Other reasons for non-compliance include time pressures , information overload  and difficulty in changing from previous practice to the CPG protocols . Furthermore, in our current pressurised health care systems with multi-disciplinary teams, there is the issue of fragmented care. This occurs when a large team of people are involved in the care of a patient which may result in uncertainty between different professional groups over their responsibility for various actions. This confusion may lead to resentment and subsequently disregard for policies and guidelines .
CPG are written for specific symptoms or diseases but as medicine advances, patients no longer fit into the clean categories of the evidence-based trials that the CPG are based upon. Patients age. They develop multiple co-existent diseases and may already have had the first line treatment covered by the CPG. A systematic review of guidelines looking at the effect of case complexity and comorbidities found that few CPG addressed co-morbidities and unconnected combinations of diseases. They concluded that CPG should state their applicability in complex situations .
CPG and laboratory medicine
There are relatively few CPG written purely for laboratory medicine but there are many that are written with laboratory tests included. The publication of these CPG should not come as a surprise for laboratories that have good liaison with their clinicians. These guidelines may involve the introduction of new tests and it may take time to make the changes within the laboratory to evaluate new tests and bring them into the routine repertoire. However, it is not always possible to predict how quickly guidelines will be implemented. The implementation of troponin testing in the UK was very slow whilst clinicians learnt how to interpret the new test . In contrast, the NHS in England issued a guideline for the enhanced investigation of cardiovascular disease and diabetes and this had an immediate effect with major increases in laboratory workload for the prescribed tests (plasma glucose, cholesterol, TFT, HbA1c and urine microalbumin) in primary care – possibly because it included a contract for payment .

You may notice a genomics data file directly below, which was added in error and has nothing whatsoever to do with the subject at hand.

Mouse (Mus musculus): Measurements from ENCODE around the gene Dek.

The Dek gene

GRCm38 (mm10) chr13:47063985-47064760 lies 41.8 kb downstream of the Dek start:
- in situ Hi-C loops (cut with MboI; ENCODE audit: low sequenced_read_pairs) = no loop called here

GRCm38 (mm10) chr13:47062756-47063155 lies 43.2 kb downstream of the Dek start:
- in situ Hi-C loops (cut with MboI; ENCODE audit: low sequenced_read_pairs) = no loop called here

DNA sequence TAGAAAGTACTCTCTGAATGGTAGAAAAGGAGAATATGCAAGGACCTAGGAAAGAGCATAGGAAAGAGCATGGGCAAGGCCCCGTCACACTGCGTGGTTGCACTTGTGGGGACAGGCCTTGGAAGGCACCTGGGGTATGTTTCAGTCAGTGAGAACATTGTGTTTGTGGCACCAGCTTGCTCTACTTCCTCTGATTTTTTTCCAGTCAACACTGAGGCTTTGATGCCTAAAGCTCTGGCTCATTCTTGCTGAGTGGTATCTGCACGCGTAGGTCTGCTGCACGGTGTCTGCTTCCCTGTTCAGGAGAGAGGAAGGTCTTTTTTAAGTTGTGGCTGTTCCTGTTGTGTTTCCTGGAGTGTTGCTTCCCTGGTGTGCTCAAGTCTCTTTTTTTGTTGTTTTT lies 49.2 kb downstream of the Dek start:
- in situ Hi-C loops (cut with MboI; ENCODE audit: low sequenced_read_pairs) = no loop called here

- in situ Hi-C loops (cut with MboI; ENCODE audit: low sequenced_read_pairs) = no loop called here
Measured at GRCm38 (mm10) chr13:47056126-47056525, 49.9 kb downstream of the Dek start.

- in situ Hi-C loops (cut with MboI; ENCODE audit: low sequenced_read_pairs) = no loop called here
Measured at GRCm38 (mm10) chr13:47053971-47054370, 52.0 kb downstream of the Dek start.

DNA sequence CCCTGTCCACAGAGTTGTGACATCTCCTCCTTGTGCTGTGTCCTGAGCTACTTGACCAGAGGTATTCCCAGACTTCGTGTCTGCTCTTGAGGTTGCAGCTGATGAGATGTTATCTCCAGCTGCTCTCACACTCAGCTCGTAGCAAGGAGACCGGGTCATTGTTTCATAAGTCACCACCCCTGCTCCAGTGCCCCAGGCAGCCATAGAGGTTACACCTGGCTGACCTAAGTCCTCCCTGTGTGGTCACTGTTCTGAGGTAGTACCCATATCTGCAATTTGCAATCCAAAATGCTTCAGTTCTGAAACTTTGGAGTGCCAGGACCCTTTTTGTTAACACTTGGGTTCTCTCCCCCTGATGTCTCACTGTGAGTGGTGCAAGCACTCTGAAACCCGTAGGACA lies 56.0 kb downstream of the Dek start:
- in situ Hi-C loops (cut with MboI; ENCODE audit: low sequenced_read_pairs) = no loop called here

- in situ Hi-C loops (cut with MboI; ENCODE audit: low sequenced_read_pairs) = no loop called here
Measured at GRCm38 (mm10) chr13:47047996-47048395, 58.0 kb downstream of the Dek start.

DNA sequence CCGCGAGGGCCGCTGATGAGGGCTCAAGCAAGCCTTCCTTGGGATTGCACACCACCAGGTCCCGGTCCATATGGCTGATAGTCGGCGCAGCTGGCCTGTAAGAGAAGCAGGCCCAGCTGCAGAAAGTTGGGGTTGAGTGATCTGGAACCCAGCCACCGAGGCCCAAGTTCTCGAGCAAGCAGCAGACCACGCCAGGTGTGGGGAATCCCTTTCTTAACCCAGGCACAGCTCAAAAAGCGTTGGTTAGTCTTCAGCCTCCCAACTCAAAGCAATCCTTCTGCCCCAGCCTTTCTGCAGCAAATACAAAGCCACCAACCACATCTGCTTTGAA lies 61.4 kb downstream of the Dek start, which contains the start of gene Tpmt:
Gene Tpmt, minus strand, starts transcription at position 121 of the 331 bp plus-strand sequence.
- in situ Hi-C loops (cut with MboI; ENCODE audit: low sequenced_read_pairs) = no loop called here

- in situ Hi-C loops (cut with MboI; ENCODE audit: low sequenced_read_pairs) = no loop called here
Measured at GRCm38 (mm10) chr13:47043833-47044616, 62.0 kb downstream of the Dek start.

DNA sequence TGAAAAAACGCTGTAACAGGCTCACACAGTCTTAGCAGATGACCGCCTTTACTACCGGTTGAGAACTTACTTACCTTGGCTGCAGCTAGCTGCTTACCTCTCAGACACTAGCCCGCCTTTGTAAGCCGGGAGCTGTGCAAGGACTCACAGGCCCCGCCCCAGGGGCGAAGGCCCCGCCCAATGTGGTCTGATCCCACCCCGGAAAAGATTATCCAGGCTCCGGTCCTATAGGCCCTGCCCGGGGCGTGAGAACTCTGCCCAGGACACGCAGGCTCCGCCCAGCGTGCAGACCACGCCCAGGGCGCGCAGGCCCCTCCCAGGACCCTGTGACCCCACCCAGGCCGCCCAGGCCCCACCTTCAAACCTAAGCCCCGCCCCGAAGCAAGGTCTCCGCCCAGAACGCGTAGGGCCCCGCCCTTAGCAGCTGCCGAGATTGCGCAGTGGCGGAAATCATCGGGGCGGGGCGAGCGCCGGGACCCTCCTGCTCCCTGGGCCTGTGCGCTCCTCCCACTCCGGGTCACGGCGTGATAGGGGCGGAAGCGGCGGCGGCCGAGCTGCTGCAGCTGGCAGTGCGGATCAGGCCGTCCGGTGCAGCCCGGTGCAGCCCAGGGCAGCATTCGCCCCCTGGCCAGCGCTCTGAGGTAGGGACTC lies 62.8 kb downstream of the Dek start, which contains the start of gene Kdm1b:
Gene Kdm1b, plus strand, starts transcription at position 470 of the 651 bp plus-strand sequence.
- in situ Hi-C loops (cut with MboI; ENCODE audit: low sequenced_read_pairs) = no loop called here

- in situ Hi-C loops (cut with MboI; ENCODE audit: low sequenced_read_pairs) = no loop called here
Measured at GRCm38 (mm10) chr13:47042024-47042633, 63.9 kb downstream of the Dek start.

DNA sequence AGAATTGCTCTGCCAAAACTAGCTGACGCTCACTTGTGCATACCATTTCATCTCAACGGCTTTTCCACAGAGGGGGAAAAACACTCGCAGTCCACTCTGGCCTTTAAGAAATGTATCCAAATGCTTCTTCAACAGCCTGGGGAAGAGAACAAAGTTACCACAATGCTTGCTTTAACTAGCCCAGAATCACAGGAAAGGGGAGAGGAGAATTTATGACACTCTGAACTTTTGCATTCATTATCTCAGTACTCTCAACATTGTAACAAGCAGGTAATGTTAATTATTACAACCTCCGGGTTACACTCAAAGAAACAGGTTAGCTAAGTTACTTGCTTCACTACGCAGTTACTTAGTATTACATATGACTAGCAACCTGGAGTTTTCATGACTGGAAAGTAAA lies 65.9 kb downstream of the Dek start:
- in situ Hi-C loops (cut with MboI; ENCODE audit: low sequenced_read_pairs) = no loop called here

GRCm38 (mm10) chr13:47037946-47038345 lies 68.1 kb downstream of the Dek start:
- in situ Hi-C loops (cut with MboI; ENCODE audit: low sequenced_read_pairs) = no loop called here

How well do laboratories follow CPG?
In the absence of many guidelines, there have been many surveys of laboratory practice to determine peer practice. These are mostly descriptive and do not, in themselves, have any impact on laboratory practice. However, a recent report of practice of cardiac testing is valuable as a marker for laboratory compliance with CPG. Guidelines for the investigation of chest pain have been available for many years. Collinson et al. studied laboratories across Europe on two occasions . They reported that whilst laboratories are variably compliant, there has been little change over the 4 years of their study despite the well-publicised CPG and much of the evidence having been published in laboratory medicine journals. This finding mirrors the unexplained huge variability in reference intervals reported by laboratories and suggests that more attention to the clinical interface of the laboratory service is needed.